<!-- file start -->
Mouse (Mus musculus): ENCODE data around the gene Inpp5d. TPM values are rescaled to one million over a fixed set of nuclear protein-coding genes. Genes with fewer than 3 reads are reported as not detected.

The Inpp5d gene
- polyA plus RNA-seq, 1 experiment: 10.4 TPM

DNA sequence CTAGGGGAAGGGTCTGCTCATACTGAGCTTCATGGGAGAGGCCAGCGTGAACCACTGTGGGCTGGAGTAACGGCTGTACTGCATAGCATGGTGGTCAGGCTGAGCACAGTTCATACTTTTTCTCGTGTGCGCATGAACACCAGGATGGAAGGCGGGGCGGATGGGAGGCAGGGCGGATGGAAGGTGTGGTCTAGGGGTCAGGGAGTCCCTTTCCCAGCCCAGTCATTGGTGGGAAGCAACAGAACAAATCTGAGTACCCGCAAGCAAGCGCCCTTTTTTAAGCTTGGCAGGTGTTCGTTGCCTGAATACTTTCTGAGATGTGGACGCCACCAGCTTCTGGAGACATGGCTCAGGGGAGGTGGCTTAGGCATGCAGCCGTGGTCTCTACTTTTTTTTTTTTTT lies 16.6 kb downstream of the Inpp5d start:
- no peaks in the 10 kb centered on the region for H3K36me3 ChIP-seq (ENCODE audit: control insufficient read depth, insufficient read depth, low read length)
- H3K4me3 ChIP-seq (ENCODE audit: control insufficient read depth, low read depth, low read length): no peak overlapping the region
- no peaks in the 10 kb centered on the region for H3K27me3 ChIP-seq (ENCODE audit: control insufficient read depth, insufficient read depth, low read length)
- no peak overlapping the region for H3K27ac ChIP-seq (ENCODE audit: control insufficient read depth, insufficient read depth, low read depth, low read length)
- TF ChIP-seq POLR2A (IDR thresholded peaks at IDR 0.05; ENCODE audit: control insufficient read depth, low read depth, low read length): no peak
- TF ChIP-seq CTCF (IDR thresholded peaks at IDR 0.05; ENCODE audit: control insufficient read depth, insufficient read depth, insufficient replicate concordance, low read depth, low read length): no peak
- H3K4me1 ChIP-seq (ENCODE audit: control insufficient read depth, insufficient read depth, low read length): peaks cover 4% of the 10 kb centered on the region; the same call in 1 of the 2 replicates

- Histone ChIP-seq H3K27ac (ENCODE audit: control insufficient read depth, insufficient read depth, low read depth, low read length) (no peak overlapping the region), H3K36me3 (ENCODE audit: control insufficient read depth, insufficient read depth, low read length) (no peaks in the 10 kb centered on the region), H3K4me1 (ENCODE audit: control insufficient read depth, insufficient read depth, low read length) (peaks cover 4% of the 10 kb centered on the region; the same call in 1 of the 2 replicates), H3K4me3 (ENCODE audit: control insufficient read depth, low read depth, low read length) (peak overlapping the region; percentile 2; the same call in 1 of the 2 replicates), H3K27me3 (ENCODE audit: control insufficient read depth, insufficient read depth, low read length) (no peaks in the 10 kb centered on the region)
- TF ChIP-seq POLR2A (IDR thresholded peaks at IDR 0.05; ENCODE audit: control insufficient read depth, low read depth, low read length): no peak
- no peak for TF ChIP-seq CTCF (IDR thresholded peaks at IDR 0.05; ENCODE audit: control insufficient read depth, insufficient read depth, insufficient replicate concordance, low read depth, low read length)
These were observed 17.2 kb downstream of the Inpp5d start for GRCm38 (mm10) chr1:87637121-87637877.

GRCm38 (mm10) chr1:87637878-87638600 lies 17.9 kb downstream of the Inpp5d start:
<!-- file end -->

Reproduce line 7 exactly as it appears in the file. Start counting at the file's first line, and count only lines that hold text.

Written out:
- no peaks in the 10 kb centered on the region for H3K27me3 ChIP-seq (ENCODE audit: control insufficient read depth, insufficient read depth, low read length)